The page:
Upcoming activities

  • University of Cumbria Erasmus+ MaCE Conference 4th & 5th June 2020. The conference theme is "Practical Solutions to Educational Inequality: Reducing the symptoms of Early School Leaving, Drop Out, NEET, Exclusion, Absence, Truancy and ‘Failure’." Call for international conference contributions is now open. The conference is to be held at the University of Cumbria Sentamu Building, Lancaster Campus, Lancaster, England. From the website: "The events provide a professional development and research capacity building opportunity for teachers, social workers, youth workers, lecturers and leaders and managers. The first conference is focussed exclusively at practitioners, hoping to enable changes at the front lie of education, youth work and social work practice. The second conferences is an open academic conference bringing together expert audiences who are committed to developing research-informed practice to tackle educational inequality. In addition to two provocative keynotes there is a choice of sessions on a wide range of research-informed practice in education as well as workshops to support wider discussion and dialogue. The conferences are part funded by Erasmus+ and are part of the three year Marginalisation and Co-created Education (MaCE) project."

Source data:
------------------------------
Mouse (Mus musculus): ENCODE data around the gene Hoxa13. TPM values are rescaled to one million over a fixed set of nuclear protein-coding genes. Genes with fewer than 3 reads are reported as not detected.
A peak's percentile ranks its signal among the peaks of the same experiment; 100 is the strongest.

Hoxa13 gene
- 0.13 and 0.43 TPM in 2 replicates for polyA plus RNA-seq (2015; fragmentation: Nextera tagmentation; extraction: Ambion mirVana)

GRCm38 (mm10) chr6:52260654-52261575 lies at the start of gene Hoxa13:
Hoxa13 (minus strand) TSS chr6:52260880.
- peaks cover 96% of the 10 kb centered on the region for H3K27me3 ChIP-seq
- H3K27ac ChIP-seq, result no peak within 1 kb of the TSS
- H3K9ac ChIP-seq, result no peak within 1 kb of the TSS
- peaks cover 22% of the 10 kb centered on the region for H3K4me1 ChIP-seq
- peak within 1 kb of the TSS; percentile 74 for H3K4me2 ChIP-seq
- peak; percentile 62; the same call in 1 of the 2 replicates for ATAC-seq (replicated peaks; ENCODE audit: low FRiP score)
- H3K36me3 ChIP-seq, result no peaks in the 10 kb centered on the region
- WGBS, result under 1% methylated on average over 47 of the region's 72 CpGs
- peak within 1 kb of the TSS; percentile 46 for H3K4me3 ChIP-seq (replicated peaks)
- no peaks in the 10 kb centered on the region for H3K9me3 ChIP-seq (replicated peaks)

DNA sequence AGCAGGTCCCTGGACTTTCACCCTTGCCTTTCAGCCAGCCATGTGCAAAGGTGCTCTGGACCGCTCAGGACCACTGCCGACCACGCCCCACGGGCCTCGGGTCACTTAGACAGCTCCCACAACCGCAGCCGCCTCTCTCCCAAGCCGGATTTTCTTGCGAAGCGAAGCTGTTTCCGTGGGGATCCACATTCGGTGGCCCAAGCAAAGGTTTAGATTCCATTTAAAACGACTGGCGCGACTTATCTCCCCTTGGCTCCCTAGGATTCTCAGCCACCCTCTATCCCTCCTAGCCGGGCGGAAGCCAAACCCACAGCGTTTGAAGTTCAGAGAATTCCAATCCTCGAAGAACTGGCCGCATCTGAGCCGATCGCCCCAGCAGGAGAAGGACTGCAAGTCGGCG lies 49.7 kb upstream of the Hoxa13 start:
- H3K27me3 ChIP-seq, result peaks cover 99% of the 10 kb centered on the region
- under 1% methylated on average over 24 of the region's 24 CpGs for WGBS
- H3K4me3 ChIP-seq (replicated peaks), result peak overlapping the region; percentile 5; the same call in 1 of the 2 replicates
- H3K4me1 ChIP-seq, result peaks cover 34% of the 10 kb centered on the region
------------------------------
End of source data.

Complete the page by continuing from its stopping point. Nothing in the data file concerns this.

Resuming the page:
Past activities

  • July 2019: The International School Psychology Association held its 41st Conference in Basel, Switzerland, from 9th to 12th July 2019. The conference theme was "Empowering People For Lifelong Learning."
  • September 2018: The European Association for Behavioural and Cognitive Therapies (EABCT) 48th Annual Congress, held in Bulgaria, included a symposium titled ‘Modular and transdiagnostic approach to cognitive behavioral therapy for children and adolescents’. Two papers addressed school attendance problems: (1) ‘Back2School: A feasibility study of a new modular cognitive behavioral intervention for youth with problematic school absenteeism’ (Thastum et al.); (2) ‘Back2School: Research design, rationale, and preliminary baseline data from a randomized controlled trial, treating school absenteeism’ (Johnsen et al.). Convenor: Daniel Bach Johnsen (daniel@psy.au.dk). Discussant: Mikael Thastum (mikael@psy.au.dk).
  • September 2016: The World Congress of Behavioral and Cognitive Therapies (WBCT) 8th Congress, held in in Australia, included a symposium titled ‘Interventions for school refusal and truancy: A case of ‘old dogs in need of new tricks’?’. The papers in the symposium were: (1) ‘CBT and non-CBT for school refusal: What is (not) working?’ (Heyne at al.); (2) ‘CBT plus medication for school refusal: Are two treatments better than one?’ (Melvin et al.,); (3) ‘Re-engaging severe school refusers: A collaborative approach’ (McKay-Brown et al.). Convenor: David Heyne (heyne@fsw.leidenuniv.nl).Discussant: Bruce Tonge (Bruce.Tonge@monash.edu).    

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